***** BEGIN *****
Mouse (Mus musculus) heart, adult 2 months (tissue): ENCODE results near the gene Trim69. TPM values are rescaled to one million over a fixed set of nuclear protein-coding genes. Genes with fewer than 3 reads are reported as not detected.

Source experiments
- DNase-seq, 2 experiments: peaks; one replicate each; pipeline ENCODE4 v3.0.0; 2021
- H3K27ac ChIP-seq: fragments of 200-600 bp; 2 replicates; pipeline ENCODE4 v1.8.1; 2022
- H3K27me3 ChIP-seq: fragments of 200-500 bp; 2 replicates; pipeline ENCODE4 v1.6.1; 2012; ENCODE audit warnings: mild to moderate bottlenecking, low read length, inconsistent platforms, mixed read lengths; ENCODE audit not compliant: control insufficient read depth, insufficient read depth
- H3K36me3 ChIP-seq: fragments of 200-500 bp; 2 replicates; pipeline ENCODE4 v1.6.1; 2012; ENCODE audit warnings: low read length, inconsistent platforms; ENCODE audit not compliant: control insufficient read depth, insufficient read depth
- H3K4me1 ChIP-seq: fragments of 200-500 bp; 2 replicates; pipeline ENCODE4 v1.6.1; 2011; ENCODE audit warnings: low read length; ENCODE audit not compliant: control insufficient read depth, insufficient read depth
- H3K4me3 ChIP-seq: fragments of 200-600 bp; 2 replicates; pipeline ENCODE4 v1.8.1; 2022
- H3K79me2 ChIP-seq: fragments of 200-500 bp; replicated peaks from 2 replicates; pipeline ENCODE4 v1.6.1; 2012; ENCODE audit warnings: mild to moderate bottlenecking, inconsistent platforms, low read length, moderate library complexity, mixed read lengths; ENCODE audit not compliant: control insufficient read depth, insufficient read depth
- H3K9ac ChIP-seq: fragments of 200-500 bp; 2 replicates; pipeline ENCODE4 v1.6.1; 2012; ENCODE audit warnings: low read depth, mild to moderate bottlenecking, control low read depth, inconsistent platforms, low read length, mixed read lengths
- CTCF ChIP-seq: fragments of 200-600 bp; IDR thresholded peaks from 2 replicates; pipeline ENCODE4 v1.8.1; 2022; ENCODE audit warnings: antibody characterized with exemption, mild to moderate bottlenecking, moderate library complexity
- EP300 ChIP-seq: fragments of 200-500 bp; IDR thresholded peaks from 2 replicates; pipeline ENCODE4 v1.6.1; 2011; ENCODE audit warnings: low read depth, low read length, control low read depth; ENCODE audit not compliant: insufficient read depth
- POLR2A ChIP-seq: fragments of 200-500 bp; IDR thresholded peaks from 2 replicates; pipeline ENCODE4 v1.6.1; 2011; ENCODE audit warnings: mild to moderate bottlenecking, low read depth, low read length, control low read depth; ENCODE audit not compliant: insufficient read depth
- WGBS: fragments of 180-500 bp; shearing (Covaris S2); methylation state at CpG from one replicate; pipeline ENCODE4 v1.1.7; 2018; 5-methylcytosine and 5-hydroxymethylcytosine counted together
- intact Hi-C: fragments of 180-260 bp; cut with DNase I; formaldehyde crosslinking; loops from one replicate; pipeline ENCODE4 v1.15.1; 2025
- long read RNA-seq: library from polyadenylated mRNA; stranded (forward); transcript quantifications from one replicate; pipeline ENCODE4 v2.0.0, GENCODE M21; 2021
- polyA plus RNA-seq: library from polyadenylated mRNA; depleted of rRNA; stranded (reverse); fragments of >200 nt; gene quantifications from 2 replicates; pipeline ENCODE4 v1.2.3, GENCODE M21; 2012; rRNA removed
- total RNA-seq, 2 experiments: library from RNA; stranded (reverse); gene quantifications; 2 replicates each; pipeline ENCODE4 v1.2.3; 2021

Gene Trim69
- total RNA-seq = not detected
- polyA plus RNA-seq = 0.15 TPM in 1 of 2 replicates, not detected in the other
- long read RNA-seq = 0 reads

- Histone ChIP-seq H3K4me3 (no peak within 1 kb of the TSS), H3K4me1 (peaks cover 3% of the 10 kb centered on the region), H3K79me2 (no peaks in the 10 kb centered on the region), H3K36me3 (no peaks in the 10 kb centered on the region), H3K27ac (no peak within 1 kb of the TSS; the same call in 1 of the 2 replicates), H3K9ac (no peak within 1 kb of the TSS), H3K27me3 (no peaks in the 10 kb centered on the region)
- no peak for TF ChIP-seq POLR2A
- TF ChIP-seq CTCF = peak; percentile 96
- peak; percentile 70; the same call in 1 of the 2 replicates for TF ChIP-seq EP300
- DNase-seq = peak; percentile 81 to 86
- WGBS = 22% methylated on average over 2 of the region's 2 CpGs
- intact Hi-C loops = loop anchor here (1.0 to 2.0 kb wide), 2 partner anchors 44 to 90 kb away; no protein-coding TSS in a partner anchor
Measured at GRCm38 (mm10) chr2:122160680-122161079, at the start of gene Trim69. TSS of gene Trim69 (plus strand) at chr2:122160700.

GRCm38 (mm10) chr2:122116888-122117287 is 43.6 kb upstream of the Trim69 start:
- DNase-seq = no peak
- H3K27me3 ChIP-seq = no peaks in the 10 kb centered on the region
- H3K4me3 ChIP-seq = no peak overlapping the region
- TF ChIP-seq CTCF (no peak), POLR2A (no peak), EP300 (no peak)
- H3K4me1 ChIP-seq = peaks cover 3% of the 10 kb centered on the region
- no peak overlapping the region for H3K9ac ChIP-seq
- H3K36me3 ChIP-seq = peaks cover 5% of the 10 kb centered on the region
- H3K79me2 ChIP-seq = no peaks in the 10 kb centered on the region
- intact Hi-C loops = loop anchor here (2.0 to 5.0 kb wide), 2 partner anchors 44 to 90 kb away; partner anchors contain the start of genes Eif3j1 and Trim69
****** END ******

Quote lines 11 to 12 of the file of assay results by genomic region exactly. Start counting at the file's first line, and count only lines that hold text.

- CTCF ChIP-seq: fragments of 200-600 bp; IDR thresholded peaks from 2 replicates; pipeline ENCODE4 v1.8.1; 2022; ENCODE audit warnings: antibody characterized with exemption, mild to moderate bottlenecking, moderate library complexity
- EP300 ChIP-seq: fragments of 200-500 bp; IDR thresholded peaks from 2 replicates; pipeline ENCODE4 v1.6.1; 2011; ENCODE audit warnings: low read depth, low read length, control low read depth; ENCODE audit not compliant: insufficient read depth